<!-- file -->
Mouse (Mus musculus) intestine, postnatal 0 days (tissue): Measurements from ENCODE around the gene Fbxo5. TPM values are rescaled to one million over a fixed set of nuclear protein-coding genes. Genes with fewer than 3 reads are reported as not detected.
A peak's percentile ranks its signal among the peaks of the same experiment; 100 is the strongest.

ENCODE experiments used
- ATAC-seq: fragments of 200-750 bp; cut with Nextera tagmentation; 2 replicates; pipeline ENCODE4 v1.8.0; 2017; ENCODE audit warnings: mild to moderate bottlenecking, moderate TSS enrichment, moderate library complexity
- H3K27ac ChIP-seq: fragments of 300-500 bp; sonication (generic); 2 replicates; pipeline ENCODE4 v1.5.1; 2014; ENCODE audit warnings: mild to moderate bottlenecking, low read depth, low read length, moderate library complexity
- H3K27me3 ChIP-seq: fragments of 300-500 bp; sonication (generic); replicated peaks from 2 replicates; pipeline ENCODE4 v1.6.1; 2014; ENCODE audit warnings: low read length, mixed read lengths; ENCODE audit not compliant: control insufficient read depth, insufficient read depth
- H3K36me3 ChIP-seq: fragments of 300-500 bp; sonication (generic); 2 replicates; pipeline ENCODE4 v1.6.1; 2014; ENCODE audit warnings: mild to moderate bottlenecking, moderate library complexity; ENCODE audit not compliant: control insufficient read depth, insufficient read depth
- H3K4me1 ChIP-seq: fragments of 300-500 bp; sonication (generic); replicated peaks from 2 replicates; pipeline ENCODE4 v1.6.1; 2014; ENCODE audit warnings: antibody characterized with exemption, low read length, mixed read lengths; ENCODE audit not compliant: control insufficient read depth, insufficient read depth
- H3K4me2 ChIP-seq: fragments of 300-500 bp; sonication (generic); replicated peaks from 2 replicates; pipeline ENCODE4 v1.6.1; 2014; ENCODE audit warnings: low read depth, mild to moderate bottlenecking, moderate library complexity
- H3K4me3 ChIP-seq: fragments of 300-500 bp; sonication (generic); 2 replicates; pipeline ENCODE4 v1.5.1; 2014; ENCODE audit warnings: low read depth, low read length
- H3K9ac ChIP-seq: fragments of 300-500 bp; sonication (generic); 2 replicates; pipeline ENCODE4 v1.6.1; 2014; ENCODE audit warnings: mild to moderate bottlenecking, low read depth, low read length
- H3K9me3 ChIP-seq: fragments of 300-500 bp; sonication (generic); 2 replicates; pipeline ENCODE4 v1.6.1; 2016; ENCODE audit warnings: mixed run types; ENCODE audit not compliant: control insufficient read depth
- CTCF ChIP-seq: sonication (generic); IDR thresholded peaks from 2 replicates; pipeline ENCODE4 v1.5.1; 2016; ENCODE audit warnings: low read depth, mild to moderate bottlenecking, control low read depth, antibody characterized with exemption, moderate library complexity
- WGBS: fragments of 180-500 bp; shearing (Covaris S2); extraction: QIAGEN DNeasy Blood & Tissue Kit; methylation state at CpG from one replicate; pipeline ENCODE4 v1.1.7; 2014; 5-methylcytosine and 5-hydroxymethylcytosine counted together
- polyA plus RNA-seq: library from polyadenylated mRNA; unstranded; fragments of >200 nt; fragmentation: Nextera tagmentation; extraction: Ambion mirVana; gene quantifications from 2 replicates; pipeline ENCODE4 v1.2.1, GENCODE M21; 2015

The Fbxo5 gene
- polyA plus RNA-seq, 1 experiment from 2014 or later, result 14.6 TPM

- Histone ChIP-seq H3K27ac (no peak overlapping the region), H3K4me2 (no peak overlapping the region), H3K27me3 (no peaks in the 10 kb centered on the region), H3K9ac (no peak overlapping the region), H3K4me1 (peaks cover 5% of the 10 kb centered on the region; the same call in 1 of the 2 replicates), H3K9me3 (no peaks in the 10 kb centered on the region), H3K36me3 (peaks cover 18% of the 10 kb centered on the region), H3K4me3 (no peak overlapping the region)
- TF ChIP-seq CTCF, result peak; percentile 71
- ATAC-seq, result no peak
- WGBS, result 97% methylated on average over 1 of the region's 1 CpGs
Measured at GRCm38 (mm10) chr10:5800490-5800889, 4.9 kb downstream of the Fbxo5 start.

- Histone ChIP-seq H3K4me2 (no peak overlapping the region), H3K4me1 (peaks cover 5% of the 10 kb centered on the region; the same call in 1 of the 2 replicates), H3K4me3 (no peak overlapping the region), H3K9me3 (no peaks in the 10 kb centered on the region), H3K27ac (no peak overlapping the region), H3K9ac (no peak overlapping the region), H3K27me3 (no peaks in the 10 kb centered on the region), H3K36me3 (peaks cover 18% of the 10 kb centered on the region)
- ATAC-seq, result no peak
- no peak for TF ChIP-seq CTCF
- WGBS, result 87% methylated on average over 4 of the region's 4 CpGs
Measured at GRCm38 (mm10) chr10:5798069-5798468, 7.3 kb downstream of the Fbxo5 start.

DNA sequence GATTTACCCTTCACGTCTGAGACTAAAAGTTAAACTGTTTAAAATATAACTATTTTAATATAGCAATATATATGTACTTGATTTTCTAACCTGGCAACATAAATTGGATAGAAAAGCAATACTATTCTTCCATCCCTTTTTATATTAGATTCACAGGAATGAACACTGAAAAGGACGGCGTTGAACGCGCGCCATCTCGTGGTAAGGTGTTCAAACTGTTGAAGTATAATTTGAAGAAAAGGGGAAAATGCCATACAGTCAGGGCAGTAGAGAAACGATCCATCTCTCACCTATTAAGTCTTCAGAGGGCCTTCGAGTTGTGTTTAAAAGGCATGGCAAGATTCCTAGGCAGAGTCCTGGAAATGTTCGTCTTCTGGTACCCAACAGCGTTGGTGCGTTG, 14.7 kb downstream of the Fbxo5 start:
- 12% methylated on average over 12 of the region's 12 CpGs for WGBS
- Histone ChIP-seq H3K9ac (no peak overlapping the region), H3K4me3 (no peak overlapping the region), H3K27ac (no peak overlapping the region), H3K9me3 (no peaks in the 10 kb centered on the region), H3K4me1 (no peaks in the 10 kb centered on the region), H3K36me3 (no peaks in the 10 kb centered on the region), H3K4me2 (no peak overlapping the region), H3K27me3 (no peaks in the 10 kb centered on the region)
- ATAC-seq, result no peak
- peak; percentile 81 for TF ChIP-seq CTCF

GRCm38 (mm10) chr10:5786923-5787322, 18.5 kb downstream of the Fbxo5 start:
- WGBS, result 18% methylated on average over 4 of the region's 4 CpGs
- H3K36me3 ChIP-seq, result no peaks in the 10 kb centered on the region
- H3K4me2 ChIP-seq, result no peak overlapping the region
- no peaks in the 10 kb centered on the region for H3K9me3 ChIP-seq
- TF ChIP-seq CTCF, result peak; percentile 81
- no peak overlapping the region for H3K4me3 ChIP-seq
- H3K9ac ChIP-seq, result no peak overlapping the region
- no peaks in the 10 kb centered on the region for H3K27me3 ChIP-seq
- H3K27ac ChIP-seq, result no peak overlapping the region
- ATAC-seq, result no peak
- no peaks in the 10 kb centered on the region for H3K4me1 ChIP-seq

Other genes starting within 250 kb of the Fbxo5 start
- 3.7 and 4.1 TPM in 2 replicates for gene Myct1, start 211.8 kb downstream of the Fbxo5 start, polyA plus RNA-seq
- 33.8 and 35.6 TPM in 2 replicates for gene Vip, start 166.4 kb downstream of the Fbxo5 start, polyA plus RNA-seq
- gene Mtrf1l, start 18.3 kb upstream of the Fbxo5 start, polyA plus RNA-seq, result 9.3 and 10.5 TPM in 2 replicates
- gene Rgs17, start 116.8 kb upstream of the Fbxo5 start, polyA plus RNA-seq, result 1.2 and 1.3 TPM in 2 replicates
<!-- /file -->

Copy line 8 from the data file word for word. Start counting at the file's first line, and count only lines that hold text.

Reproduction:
- H3K4me1 ChIP-seq: fragments of 300-500 bp; sonication (generic); replicated peaks from 2 replicates; pipeline ENCODE4 v1.6.1; 2014; ENCODE audit warnings: antibody characterized with exemption, low read length, mixed read lengths; ENCODE audit not compliant: control insufficient read depth, insufficient read depth